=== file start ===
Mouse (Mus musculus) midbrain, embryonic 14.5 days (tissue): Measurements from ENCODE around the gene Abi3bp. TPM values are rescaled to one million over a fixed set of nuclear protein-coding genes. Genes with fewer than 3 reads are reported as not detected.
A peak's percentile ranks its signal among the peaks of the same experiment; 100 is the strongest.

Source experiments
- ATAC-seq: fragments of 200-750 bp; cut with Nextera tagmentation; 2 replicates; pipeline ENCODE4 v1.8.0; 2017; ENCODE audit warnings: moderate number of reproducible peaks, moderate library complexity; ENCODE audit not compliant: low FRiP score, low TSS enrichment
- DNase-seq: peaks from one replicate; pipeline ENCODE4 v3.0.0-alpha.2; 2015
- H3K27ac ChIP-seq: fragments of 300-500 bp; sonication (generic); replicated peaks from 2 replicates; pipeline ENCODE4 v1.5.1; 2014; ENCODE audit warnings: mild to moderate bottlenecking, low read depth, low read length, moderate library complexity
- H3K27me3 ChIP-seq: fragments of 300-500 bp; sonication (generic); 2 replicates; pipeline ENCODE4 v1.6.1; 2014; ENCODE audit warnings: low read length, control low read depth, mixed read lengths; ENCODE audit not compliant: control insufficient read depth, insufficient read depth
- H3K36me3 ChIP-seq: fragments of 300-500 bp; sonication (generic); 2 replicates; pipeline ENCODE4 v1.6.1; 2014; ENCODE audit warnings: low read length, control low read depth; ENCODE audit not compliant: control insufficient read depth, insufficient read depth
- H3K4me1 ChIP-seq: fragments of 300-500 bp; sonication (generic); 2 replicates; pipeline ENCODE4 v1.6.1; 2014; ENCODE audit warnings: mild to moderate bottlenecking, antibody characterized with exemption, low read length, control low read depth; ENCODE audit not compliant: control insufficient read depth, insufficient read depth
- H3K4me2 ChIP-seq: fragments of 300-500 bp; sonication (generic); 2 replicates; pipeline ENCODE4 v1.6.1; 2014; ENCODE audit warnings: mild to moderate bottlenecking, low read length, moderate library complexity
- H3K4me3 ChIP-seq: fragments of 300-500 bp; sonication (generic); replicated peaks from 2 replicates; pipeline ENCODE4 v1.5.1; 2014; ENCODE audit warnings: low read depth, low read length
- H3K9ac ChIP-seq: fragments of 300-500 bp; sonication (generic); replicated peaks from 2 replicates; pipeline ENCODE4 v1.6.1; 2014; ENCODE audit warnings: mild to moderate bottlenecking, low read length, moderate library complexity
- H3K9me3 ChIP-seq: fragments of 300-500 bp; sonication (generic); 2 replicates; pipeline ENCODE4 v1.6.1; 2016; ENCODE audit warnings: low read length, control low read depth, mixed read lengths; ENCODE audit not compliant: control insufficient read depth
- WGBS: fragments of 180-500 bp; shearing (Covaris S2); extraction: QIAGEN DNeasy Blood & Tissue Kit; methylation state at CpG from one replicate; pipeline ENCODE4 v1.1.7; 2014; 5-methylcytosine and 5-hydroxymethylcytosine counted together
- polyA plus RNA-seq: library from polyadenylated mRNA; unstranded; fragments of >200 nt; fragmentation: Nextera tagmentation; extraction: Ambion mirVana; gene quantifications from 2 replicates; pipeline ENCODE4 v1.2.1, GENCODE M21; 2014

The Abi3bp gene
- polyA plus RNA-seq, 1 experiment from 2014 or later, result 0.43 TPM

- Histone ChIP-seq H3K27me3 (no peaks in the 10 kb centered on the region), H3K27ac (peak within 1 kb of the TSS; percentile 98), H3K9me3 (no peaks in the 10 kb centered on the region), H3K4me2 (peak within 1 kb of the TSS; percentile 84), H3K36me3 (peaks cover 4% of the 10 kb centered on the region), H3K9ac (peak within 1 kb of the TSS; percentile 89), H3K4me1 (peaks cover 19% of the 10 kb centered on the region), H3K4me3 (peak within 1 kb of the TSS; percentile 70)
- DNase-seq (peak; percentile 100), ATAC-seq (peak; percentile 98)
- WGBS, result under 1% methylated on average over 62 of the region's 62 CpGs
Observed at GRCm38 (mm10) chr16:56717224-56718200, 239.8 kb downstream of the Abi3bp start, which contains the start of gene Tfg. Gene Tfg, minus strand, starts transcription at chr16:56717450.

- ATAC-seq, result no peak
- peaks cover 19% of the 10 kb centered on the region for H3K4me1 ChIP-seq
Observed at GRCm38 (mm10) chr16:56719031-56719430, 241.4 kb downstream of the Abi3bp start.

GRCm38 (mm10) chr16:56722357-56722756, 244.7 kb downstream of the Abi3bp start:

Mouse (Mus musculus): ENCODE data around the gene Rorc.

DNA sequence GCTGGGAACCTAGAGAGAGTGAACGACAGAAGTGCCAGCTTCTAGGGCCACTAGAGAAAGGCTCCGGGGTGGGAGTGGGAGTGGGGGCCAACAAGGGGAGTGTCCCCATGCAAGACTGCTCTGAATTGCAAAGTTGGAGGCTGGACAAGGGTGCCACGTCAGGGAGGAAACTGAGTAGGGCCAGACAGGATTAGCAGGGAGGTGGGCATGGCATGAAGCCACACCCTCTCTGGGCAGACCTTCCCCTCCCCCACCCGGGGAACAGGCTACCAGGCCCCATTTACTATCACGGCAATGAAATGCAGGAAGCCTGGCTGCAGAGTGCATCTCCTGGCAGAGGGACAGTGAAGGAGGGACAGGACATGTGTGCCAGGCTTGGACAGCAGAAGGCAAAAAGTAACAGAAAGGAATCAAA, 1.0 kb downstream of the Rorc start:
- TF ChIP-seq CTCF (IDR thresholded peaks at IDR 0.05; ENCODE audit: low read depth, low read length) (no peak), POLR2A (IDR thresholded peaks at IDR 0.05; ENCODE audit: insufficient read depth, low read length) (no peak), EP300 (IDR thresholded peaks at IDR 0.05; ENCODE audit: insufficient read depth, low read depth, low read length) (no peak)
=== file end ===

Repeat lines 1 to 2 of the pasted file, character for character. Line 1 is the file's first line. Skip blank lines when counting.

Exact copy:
Mouse (Mus musculus) midbrain, embryonic 14.5 days (tissue): Measurements from ENCODE around the gene Abi3bp. TPM values are rescaled to one million over a fixed set of nuclear protein-coding genes. Genes with fewer than 3 reads are reported as not detected.
A peak's percentile ranks its signal among the peaks of the same experiment; 100 is the strongest.